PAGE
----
This Shabbos at the lunch table, my husband borrowed from the Rav's drasha that morning to hammer home the terrifying message of this week's tragedy in Yerushalayim: the bochurim were in Beit Midresh when they were killed by the gunman. Where was the protection via Torah learning that has been the impenetrable magen for yiddin for millennia? If there is a crack in that magen, what does that mean for the rest of us? The Rav suggested that we examine our deeds and look at ways to improve ourselves, such as sponsoring poor families in Eretz Yisrael, devoting more time to learning, paying attention during davening, etc. All valuable points to remember.
The horrifying image that became etched in mind while my husband was speaking was of those bochurim slumping over their gemaras in the Beit Midresh. The image stayed with me throughout the rest of the afternoon, and reminded me that we are all interconnected and responsible for each other. While we all recognise that interconnection, sometimes we lose sight of it, and this week's events certainly returned focus to the fact that what I do impacts my brother/sister elsewhere. That the event occurred for Parsha Shekalim is particularly difficult to grasp. The week when all of Shemot culminates in the erection of the Mishkan, when the conduit for our experiencing Hashem in this world was consecrated and introduced into our daily lives- the timing highlights the disparity between our kedushah at that historic moment to now, when such killings could occur where they did.
When I considered this week's parshah, it struck me that sometimes the barrier to our changing our behaviour is the fact that we feel the given task is insurmountable. We consequently rationalise our current behaviour and figure that we are doing pretty fine, thank you very much, and leave things at that. In light of that sentiment, I want to share one idea that came to me as a result of Parsha Pekudei.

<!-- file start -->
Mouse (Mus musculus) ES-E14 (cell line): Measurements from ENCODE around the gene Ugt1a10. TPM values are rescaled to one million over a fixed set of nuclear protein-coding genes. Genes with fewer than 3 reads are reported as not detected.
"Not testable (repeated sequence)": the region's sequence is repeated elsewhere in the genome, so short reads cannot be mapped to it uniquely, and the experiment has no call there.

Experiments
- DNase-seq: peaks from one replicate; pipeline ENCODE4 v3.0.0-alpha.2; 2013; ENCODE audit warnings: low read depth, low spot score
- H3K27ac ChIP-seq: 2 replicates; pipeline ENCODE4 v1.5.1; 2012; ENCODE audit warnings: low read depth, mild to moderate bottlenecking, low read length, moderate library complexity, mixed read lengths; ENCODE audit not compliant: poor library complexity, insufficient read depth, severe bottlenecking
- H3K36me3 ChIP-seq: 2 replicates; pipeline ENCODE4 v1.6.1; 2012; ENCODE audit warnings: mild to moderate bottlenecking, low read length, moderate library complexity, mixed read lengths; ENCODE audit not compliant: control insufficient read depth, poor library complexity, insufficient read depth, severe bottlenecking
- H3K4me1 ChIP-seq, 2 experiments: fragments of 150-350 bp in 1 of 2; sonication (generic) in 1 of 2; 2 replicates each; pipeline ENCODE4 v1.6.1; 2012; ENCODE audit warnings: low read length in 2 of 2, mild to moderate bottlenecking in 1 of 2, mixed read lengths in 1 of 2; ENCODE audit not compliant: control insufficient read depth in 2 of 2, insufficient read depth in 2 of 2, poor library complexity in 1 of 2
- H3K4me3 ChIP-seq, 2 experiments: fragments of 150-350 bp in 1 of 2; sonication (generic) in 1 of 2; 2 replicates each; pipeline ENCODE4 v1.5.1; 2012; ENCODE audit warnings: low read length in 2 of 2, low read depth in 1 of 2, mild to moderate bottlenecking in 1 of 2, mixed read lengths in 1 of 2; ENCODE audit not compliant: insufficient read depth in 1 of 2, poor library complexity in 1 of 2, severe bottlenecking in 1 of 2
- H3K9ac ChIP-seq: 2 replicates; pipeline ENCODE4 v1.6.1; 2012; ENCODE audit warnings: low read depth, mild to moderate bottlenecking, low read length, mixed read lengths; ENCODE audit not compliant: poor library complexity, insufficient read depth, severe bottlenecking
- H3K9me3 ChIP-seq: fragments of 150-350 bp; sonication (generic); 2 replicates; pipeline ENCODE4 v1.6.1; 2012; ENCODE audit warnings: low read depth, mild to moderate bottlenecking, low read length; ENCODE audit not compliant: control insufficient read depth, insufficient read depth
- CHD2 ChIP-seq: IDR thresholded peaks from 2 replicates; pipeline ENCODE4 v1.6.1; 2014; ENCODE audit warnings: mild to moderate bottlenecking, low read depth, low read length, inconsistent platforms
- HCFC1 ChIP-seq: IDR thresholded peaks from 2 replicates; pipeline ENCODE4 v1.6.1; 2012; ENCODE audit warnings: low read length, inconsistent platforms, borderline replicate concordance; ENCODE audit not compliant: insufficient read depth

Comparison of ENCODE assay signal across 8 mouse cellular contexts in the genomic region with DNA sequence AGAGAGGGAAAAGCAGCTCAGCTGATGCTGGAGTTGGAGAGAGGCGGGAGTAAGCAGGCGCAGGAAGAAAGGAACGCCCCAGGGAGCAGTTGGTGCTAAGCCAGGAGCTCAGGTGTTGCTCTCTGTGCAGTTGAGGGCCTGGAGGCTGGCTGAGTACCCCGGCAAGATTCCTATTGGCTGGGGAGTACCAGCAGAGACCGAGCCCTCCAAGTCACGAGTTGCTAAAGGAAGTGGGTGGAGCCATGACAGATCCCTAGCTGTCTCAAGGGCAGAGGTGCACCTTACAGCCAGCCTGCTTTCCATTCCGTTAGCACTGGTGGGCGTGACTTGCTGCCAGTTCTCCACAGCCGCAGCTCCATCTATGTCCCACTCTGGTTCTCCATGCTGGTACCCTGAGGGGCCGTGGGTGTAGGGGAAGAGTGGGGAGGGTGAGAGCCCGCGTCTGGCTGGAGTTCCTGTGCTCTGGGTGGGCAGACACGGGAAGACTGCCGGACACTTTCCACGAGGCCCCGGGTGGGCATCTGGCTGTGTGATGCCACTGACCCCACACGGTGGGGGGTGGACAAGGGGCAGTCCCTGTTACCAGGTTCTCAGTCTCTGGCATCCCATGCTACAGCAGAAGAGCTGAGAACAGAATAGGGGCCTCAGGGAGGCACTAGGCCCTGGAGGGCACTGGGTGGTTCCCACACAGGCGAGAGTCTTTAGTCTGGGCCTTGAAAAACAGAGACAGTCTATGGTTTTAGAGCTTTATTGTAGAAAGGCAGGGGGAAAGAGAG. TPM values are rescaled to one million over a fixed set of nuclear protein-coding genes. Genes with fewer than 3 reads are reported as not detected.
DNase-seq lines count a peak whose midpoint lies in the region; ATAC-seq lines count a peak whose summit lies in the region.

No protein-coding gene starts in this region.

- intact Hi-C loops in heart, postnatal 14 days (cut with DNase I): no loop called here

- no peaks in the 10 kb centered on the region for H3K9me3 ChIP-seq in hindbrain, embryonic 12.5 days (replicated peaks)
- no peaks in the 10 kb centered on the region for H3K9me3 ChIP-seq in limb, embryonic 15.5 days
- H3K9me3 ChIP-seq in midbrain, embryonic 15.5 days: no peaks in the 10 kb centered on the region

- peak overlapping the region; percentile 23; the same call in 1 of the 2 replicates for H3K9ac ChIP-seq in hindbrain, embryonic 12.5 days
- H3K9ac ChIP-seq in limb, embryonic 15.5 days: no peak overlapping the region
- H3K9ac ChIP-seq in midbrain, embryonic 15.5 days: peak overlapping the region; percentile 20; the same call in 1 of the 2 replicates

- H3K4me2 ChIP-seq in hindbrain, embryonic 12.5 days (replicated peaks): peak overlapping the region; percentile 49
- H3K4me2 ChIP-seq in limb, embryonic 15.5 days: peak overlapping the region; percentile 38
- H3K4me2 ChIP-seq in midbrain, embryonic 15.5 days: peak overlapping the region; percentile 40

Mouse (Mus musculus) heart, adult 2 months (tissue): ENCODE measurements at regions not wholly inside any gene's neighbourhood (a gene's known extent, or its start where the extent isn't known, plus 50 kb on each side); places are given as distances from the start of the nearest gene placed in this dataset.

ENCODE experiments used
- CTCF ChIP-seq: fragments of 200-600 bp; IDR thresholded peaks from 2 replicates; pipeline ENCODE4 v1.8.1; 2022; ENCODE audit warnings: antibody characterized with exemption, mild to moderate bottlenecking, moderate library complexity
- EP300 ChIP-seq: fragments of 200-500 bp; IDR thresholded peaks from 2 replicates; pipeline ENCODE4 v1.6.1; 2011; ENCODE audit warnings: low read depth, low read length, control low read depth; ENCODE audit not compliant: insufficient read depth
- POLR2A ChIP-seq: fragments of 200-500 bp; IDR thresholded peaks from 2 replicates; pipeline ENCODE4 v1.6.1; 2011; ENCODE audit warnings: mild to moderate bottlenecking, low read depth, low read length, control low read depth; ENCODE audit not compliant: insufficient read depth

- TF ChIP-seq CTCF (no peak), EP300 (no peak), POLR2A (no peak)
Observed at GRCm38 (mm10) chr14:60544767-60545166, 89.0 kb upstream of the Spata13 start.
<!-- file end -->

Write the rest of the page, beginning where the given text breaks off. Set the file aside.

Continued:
We read that it took Moshe Rabbeinu, the greatest prophet of all time, the tzaddik of his generation, a full 7 days to inaugurate the Mishkan. Every day, for 7 days, he repeated the inauguration, and brought a bit more of kedushah down to this world. Finally, at the end of the 7 day period, the Mishkan was suitably holy that it was deemed ready by Hashem for the shechina to rest upon it. What was the lesson that I took from this pasuk? That even for Moshe Rabbeinu, a man of unparalleled kedushah, it took 7 full days of intense effort to render the Mishkan suitable for Hashem's presence. The process of acquiring sufficient kedushah took time and did not happen overnight, so to speak.
For the rest of us then, who are not on the level of Moshe Rabbeinu or any other tzaddik, but are rather just trying to live our lives as Hashem wants in order to make the world a better place, we should find encouragement in this description. If it took Moshe Rabbeinu 7 days to transfer the required kedushah bit by bit to the Mishkan, then it will similarly take us all bit by bit time to improve in our service of Hashem and self-improvement.
We should therefore not get discouraged by where we are today, and can feel confident that if we only start the process, we can eventually improve ourselves by some future tomorrow. Perhaps if we all put more effort into that process, we can smooth out that kink in our magen that was evidenced this week, and maybe even achieve in elevating the world to the degree that Hashem will deem us worthy to render the shechina evident to us all once again.
It should be immediately so. And to the families of those who lost their sons this week, Hashem should bless them with not knowing any future pain.